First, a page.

Farmers Coop Elevator Co.'s rail-loading terminal elevator in Montevideo, MN. The right half of the structure is all new construction
Montevideo, MN — In 2015 and 2016, when it came time for the Farmers Cooperative Elevator Co. board of directors to consider an expansion project, there was little doubt that it would be at the east elevator, one of two, at Montevideo, MN (320-269-6531).
“We have access to four Class I railroads and one large regional,” says Scott Dubbelde, general manager for the cooperative, which operates eight grain elevators around west central Minnesota. Dubbelde came to Farmers Coop 25 years ago from United Coop of Rushmore, MN.
The Class I railroads include the Burlington Northern Santa Fe, Union Pacific, Canadian National, and Canadian Pacific, which can take the coop’s grain to a variety of markets in the southeastern or southwestern states and Pacific Northwest, as well as to Mexico. The fifth railroad – the Twin City and Western – provides access to barge loaders on the Mississippi River.
The expansion included the addition of 1.5 million bushels of corrugated steel storage, two new pits and legs rated at 20,000 bph, new inbound and outbound truck scales, a new 80,000-bph bulk weigh loadout scale, and the addition of enough track to increase loading capacity from 54 to 115 covered hopper cars.
Many of the design suggestions came from the bid winner, CEEC Inc., Wabasso, MN (507-342-2383). “They’ve done a lot of work for us,” Dubbelde says. “Chuck (CEEC CEO Charles Ricketts) had the vision to see us expanding the elevator to the east to accommodate shuttle trains rather than to the west, as we had originally thought.”
Also participating in the expansion:
Construction on the steel addition began in June 2015 and was completed by September for $19.4 million.
The two new GSI tanks stand 105 feet in diameter, 93 feet 6 inches tall at the eaves, and 121 feet 8 inches tall at the peaks holding 750,000 bushels each.
The flat bottom tanks have outside stiffeners, 10,000-bph Springland sweeps, and Control Stuff sonar-type level indicators but no grain temperature cables. Aeration is provided by four Rolfes@Boone 30-hp centrifugal fans and 11 roof exhausters at 1/11 cfm per bushel in each tank.
In addition to the big storage tanks, new storage includes two 27-foot-diameter, 25,000-bushel GSI hopper-type blending bins, and two 5,000-bushel Meridian tanks, one as a surge bin for truck loading and the other as a screenings bin.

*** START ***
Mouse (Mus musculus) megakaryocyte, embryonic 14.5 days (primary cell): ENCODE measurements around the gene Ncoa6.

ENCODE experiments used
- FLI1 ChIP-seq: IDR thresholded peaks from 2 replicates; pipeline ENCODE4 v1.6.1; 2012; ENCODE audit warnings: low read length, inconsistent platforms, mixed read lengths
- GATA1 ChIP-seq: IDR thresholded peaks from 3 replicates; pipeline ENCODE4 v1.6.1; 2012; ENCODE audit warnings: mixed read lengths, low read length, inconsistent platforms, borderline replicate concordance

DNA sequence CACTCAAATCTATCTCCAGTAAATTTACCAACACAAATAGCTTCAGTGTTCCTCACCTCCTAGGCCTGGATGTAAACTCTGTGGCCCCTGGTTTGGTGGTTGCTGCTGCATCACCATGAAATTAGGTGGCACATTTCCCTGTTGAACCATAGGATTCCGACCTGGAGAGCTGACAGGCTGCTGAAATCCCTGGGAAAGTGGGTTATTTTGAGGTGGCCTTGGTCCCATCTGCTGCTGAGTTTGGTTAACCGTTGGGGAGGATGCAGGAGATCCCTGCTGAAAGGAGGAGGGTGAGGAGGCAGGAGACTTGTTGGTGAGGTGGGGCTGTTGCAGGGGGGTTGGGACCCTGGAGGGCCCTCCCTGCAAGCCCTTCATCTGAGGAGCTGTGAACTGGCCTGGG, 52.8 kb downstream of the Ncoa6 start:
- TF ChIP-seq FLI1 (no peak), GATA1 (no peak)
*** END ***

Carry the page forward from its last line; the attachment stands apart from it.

Farmers Coop added 80-foot inbound and outbound Vande Berg pit-type scales under the control of Kahler Automation Streamline Scale Integration software. The side-by-side scales are accompanied by a Gamet Apollo truck probe, plus Kahler RFID card readers, intercom, and scale ticket printer.
From the scales, drivers proceed to a two-bay receiving shed, where they deposit grain into a pair of 1,000-bushel mechanical receiving pits. Each pit feeds a 20,000-bph S-M/Howell leg equipped with 20x8 Maxi-Lift HiPro buckets mounted on 22-inch belts. The legs are enclosed in a 20-foot-x-20-foot-x-218-foot Warrior support tower equipped with switchback stairs.
The legs deposit grain through 25,000-bph InterSystems gravity screeners into a 12-duct, 20-inch Schlagel double distributor rotary set, which in turn deposits grain onto 20,000-bph S-M/Howell overhead drag conveyors running out to storage. An additional 20,000-bph drag carries grain back to the older sections of the elevator.
“Chuck (Ricketts) designed the elevator so that grain can be moved from any one point to any other point anywhere in the facility,” Dubbelde comments.
Grain in storage is reclaimed onto 60,000-bph Hi Roller Hi Life enclosed belt conveyors in above-grade, 7-foot-tall, 8-foot-wide tunnels. These conveyors carry grain to a 60,000-bph S-M/Howell loadout leg equipped with two rows of Maxi-Lift 18x8 HiPro buckets mounted on a 40-inch belt.
Grain from the shipping leg runs through an InterSystems 40,000-bph gravity screener with a 60,000-bph bypass into an 80,000-bph C&A Scale bulkweigher equipped with oneWeigh™ controls from Cultura Technologies. During rail loading operations, workers atop railcars are protected by an 800-foot trolley system from Fall Protection Systems.
“Everything has been running great,” Dubbelde says, noting that crews have loaded shuttles in nine hours or less, as well as smaller trains bound for an ethanol plant in nearby Granite Falls, MN.
Future plans are still nebulous, he adds, but the coop is looking into the possibility of building a fertilizer plant at the Montevideo site.
- Ed Zdrojewski, editor
Reprinted from GRAIN JOURNAL January/February 2017 Issue
Coop Adds 1.5-Million-Bushel Steel Annex